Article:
This is an opportunity to congratulate Barney Frank, United States House Representative for Massachusetts. Frank has taken an active role in fighting for the legalization of online gambling. Online gambling is crucial given the current state of the economy. According to the “Safe and Secure Internet Gambling Initiative,” this would create 32,000 new jobs and generate $57 billion in tax revenue over five years. We, as a nation, have no choice but to legalize online gambling. With unemployment at a high of ten percent and local governments trying to balance their budgets, It is deeply disappointing to see our once-powerful nation in such a sorry state. Despite President Obama’s claims, the economy is in a state of chaos, and more jobs are being lost than those created.

Many people will be against this. They cite safety and fraud concerns. However, some safeguards can be implemented to minimize these risks. One of those safety controls is personal information verification derived from one’s credit history. This will ensure that no child under 18 can gamble. Compulsive gambling protections include tracking unusual activity and toll-free numbers that can be called to receive help with problem gambling. It is essential to complete sure that financial transactions are secure. An escrow system could allow payments to Internet gambling operators to be held, allowing consumers to challenge unauthorized transactions. We hope President Obama will take the initiative to make this a reality and bring us back to the top of the world.

Online gambling banned

The U.S. Congress approved Monday, October 2, a bill banning internet gambling. After President Bush’s signature, the account will be made a law. It will be illegal for online credit cards and banks to transfer money to online gambling companies if it becomes law. Online gaming companies’ shares are experiencing a massive drop, with many of them seeing their shares fall to as low as 50%.PartyGaming and 888 Plc were the major losers.

What’s the future for online gambling?

Although this is not an easy forecast, it does seem that it could signal the end to the flourishing online gambling industry. These online gambling companies make a significant revenue solely from U.S. players. Online gambling sites could lose a lot of their income if outlawed in the United States.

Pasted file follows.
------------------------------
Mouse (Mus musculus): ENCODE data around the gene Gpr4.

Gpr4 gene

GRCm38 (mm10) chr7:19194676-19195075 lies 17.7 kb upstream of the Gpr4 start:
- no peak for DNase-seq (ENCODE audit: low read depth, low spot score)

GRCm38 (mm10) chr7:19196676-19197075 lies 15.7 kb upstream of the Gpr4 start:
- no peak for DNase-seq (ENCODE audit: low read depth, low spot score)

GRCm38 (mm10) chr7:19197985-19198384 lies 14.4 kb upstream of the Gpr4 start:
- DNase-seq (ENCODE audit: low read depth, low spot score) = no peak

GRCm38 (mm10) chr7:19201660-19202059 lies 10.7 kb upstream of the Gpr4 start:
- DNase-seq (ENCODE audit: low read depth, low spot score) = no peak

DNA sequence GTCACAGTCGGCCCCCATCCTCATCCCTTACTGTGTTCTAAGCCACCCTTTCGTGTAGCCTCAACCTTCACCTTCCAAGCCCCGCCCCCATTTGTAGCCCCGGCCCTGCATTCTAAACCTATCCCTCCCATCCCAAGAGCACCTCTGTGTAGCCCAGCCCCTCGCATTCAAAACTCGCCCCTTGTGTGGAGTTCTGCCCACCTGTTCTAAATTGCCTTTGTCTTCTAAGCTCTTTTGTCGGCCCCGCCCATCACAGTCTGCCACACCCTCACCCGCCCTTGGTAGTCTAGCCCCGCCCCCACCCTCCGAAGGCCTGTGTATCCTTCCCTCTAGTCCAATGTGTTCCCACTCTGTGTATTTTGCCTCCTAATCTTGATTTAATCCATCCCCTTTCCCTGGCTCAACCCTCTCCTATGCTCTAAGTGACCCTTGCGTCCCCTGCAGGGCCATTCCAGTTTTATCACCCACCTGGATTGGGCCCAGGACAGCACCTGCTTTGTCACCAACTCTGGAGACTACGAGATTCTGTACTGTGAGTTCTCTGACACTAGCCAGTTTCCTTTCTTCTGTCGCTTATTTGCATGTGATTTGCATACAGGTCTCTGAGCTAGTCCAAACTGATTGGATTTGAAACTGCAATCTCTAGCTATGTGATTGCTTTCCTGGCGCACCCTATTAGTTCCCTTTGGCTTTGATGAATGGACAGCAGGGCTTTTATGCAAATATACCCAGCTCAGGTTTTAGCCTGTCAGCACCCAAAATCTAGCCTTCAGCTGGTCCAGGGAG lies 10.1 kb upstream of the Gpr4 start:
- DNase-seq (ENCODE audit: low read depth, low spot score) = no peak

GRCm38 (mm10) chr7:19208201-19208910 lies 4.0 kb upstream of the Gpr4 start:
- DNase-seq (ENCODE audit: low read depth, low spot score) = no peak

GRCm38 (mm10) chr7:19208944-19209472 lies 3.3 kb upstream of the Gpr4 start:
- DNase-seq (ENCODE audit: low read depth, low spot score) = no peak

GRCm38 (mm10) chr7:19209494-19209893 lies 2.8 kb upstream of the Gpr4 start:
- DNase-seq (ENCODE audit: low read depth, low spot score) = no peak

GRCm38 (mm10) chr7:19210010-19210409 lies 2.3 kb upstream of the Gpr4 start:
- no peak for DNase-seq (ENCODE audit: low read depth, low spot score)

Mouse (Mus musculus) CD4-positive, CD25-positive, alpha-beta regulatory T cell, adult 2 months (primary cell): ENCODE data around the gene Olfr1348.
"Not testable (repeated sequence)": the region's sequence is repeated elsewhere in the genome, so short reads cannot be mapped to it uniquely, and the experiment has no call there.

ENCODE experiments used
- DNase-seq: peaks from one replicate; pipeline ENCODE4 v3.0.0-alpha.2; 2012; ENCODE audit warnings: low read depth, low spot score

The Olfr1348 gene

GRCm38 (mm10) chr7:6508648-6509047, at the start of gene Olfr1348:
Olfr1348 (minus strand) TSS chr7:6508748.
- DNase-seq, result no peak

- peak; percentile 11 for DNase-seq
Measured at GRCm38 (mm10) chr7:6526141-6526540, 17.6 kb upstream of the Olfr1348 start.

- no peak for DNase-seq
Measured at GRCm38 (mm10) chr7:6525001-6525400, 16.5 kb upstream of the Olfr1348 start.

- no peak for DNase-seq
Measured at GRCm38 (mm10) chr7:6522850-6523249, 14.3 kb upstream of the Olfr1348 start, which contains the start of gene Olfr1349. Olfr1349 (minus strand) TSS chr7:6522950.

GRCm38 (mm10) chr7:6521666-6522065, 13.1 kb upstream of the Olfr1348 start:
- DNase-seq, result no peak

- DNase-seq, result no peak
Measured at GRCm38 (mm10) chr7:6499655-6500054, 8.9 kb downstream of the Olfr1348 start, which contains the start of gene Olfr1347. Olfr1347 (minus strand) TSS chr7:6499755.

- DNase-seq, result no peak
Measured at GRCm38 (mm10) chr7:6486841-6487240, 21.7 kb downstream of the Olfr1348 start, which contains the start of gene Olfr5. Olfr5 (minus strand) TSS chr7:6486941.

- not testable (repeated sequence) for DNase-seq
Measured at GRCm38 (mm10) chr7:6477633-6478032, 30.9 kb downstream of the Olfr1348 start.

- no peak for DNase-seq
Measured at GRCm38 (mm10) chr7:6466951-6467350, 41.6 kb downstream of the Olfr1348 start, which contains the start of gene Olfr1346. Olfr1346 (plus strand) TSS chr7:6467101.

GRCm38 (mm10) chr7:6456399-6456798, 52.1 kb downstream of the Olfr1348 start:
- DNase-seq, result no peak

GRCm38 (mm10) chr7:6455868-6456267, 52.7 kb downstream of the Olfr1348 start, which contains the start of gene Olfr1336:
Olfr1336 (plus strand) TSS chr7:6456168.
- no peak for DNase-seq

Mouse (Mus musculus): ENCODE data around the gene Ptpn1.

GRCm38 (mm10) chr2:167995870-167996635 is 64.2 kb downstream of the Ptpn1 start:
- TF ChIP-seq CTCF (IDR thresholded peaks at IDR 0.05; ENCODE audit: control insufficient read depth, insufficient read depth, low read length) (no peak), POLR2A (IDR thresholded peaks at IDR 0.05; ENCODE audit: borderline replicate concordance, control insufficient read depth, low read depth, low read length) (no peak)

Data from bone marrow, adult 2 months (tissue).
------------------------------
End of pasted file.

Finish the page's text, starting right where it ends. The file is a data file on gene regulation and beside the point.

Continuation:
Online gambling sites won’t just sit back and watch as millions of dollars are at stake. We have to wait and witness what happens.

Ah, the ever-evolving dance of the world of online gambling, which beautifully oscillates between regulation and liberty, finds itself under the spotlight in France. Here’s a nation, tipping its hat to its European peers, charting its own course, a kind of modern renaissance in the digital age. Don’t you find it fascinating? A realm that once knew no bounds now finds itself in shackles, albeit golden ones. France, in its latest act, seems to be saying, “Safety first, folks!”

You’d think it’s simple, but no. The French way, always rich in flavor, dives deep. They’ve chosen not just to ban but to categorize. So, while one might bemoan the loss of the ever-enticing slots, ah! There’s a silver lining. Enter strategic games, where skill might just be your best companion. It’s as if the French are whispering, “Luck’s not everything, dear gambler.”

But wait, there’s a twist. For those foreign moguls with dreams of the French market twinkling in their eyes, there’s a catch. Taxes! Not just any taxes, but ones that might make even the bravest think twice. While local champs might toast to the fairness of it all, outsiders could find themselves grappling. A poker tax? High enough to maybe, just maybe, keep them at bay.

Speaking of contrasts, let’s hop across the pond to the U.S. Land of the free, they said. But oh, online gambling, it’s a tightrope walk. The recent congressional decree paints a picture of restraint. It’s a tad ironical, isn’t it? France and the U.S., age-old allies, now find themselves at crossroads, each with its own unique dance move.

What’s next for those digital gambling giants, you ask? Especially the ones with American dreams? It’s tough. With a chunk of their treasure chest under siege, it’s time for a new playbook. New markets, new games, new strategies; adapt or perish, that’s the game.

To wrap up this whirlwind tour, both France and Uncle Sam are treading carefully on this digital minefield. Balancing consumer safety with industry growth? That’s the million-dollar question. As the dice roll, one can’t help but wonder: Which nation will hit the jackpot in this high-stakes game? Strap in, dear reader. It promises to be a thrilling ride.